Real Estate Fraud — How to Avoid Being Duped September 7 2016 3:49 PM

“It is unclear how many people may have been responsible for the sophisticated scam that shocked Canberra’s real estate industry.”

Frightening facts have emerged of how scammers duped a Canberra real estate agent into selling a client’s property without her knowledge.   The true owner is now involved in a serious legal battle to claim compensation for the fraudulent transaction.

The full story can be read here

Identity theft is on the rise.  Fraudsters are using increasingly sophisticated methods to pose as the true owners of the property and to attempt to deceive agents and lawyers involved.

The Queensland Government has published some vital information on how you can avoid being targeted. We have summarised this below.

What are my legal responsibilities as an agent? 

You must take reasonable steps to find out (i) that the person you are dealing with is who they claim to be and (ii) that they have authority to sell or manage the property.

Know the warning signs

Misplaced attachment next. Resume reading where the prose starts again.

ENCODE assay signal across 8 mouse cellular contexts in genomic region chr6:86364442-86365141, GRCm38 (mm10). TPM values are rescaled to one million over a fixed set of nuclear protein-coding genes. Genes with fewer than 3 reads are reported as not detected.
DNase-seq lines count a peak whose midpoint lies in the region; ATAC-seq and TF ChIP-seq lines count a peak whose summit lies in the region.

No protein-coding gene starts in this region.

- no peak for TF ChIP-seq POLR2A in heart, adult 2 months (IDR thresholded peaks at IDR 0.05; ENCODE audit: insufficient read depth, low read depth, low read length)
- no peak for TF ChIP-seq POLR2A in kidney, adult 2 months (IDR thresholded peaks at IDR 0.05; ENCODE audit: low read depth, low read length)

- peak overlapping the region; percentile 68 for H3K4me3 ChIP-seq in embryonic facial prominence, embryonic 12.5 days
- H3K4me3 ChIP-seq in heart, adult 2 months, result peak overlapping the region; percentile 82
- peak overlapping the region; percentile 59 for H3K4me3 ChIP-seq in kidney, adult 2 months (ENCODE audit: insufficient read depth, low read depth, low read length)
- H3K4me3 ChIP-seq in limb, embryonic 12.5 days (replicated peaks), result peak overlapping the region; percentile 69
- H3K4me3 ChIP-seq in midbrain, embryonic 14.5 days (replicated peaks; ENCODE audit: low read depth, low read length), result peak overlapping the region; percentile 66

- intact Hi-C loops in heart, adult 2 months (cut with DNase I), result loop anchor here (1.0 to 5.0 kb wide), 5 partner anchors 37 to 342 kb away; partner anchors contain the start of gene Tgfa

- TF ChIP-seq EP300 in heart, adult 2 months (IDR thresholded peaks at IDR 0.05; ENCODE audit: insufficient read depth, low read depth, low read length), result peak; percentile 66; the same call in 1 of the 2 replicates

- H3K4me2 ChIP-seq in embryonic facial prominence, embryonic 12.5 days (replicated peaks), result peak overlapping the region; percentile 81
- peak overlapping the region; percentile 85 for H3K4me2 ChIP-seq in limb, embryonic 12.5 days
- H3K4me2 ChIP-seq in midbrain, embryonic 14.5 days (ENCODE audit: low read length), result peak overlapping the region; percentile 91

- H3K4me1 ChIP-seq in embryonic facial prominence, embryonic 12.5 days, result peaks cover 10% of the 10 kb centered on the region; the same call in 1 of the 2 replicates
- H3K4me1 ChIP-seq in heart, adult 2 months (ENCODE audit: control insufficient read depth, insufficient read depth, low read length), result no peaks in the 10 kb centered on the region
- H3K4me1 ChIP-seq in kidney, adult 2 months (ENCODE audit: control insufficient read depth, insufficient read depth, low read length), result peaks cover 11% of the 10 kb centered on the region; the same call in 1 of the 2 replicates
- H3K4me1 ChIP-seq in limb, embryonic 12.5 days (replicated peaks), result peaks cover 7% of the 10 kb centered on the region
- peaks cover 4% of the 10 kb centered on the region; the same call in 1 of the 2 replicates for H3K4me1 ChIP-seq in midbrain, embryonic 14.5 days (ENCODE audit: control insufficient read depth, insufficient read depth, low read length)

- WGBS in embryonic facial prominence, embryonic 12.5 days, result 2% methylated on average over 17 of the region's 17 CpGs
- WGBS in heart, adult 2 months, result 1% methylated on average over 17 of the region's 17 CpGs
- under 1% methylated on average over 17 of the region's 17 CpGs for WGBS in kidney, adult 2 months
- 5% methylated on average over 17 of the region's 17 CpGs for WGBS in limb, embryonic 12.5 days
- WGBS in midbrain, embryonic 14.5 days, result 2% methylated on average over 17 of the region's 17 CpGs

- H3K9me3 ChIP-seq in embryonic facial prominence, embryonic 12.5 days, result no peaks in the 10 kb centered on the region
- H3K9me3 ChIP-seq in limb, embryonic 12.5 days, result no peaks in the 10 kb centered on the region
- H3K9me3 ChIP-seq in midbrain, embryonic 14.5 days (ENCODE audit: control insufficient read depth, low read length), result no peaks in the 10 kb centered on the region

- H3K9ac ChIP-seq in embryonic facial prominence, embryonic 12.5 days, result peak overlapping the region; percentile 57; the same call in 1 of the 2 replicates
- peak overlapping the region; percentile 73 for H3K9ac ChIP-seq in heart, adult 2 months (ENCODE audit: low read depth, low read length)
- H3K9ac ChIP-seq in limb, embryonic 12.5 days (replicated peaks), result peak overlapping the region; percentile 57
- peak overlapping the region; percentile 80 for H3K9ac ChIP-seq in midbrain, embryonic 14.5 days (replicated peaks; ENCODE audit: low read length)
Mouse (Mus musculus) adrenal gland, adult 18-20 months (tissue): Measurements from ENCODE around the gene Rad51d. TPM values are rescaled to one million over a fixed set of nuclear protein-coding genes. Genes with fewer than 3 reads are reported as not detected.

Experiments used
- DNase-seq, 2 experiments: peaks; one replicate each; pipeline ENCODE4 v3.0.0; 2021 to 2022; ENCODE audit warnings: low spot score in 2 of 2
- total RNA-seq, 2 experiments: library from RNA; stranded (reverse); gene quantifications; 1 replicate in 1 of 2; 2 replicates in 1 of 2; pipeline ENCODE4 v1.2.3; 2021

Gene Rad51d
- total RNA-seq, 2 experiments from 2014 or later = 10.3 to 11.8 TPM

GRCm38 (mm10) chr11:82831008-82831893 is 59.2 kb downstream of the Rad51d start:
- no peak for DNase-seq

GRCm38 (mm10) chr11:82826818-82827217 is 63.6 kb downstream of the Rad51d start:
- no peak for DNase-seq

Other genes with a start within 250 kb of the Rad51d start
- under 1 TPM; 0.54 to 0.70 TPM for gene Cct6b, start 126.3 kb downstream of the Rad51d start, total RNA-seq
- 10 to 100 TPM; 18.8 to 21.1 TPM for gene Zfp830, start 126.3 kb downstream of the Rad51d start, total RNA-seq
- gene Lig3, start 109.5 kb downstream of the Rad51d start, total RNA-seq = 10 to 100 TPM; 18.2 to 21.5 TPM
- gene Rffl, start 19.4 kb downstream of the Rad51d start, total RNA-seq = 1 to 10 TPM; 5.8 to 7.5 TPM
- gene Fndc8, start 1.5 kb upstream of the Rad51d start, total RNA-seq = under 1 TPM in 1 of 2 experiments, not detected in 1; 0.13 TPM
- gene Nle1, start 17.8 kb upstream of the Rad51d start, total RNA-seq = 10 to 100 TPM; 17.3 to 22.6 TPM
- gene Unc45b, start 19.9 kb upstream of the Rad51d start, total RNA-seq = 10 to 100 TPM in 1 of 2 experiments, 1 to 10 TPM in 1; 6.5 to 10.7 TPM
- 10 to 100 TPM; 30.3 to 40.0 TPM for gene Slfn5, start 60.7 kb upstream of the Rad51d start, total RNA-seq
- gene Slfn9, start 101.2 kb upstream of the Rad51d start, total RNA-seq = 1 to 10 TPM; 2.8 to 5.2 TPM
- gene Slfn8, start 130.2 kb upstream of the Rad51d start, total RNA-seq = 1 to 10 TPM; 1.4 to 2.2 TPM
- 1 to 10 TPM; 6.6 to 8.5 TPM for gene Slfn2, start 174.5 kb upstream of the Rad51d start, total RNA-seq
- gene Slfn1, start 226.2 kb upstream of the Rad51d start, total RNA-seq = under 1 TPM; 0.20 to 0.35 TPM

Commonly, a fraudster will try to post as the true property owner and update contact details and banking details.  It is important your office has a documented policy as to how these changes should be verified and documented.  All staff (including support staff) should be made aware of how important these procedures are.

When should alarm bells be raised?

Change in contact details

  • someone tries to change details on behalf of a client
  • changes to a generic email account (eg. Hotmail, yahoo)
  • inconsistency with what is in your records

Unusual communication

  • requests for funds to be sent to a different account (especially overseas)
  • written communication becomes unusual unusual words used, poor spelling etc)
  • correspondence coming from overseas email addresses

Unusual requests

  • urgent sale requests
  • incentives for quick sales
  • vague reasons and explanations for instructions


The Government recommends that you minimise your risk by:

  • keeping accurate records
  • referring to your records to confirm key details (such as matching signatures);
  • identifying your client by conducting a 100-point identity check
  • keeping a register of all clients’ original signatures to check against
  • keeping records of any unique or unusual discussions
  • always trying to have the seller sign in front of you in person (if possible).

If not already in place, we recommend that your office has a documented procedure for handling contact and banking details changes, escalating unusual requests and for listing a property for sale when the owner is not able to be present.  Your team should be made aware of the procedures and possible risks associated with land title fraud.

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